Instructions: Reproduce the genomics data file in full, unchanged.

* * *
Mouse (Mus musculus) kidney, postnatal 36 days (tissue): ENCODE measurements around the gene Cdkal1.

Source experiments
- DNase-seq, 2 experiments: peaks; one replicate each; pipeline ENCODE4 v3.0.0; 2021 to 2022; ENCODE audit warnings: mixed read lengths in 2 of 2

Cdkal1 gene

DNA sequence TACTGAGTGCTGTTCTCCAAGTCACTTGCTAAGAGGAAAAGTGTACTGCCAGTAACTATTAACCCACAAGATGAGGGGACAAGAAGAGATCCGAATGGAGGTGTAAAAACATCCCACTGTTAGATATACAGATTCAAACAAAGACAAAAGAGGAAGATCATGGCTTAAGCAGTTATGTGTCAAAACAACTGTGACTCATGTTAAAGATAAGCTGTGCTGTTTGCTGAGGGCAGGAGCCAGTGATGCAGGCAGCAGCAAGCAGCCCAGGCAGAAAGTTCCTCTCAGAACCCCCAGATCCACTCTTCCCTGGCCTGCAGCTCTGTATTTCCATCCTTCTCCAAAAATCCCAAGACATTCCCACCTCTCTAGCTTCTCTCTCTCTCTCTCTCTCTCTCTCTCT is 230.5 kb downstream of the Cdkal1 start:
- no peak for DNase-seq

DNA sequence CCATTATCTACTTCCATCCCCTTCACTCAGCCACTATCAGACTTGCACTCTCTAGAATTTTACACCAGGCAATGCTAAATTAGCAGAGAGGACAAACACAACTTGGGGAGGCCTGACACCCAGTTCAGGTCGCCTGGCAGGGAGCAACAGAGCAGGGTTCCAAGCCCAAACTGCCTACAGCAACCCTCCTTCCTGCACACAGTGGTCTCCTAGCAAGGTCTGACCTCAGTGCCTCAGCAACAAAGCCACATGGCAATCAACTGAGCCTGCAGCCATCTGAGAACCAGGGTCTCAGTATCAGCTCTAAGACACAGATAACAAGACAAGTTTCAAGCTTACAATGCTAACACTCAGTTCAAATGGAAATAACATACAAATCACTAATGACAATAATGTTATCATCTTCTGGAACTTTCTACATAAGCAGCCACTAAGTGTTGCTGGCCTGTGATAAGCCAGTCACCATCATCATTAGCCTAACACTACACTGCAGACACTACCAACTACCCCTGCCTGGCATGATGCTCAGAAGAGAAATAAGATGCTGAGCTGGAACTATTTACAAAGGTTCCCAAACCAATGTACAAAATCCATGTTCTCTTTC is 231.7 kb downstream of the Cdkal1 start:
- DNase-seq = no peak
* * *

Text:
Mouse (Mus musculus) kidney, postnatal 36 days (tissue): ENCODE measurements around the gene Cdkal1.

Source experiments
- DNase-seq, 2 experiments: peaks; one replicate each; pipeline ENCODE4 v3.0.0; 2021 to 2022; ENCODE audit warnings: mixed read lengths in 2 of 2

Cdkal1 gene

DNA sequence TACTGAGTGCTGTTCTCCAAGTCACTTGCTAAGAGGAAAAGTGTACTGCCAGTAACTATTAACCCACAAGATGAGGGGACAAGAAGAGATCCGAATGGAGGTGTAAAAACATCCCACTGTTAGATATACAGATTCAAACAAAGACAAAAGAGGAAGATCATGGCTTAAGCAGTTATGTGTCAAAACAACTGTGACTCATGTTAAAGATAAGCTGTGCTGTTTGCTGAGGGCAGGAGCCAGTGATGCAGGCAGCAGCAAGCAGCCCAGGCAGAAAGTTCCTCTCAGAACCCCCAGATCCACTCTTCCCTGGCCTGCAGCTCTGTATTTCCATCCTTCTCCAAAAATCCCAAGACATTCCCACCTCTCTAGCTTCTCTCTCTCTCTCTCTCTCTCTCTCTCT is 230.5 kb downstream of the Cdkal1 start:
- no peak for DNase-seq

DNA sequence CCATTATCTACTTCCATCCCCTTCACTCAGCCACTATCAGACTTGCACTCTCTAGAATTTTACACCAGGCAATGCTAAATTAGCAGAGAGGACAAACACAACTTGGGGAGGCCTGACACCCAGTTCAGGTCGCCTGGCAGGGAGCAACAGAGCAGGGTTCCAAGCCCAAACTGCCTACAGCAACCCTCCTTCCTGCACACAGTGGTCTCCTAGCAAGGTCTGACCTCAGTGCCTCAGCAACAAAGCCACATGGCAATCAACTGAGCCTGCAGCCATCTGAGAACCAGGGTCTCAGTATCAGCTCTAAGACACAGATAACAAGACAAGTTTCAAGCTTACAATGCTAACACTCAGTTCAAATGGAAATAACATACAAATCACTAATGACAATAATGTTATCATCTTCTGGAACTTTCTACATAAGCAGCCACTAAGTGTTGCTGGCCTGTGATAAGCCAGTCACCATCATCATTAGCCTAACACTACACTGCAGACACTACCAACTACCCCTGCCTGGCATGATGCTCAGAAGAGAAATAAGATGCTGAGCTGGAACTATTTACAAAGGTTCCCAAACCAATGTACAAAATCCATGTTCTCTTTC is 231.7 kb downstream of the Cdkal1 start:
- DNase-seq = no peak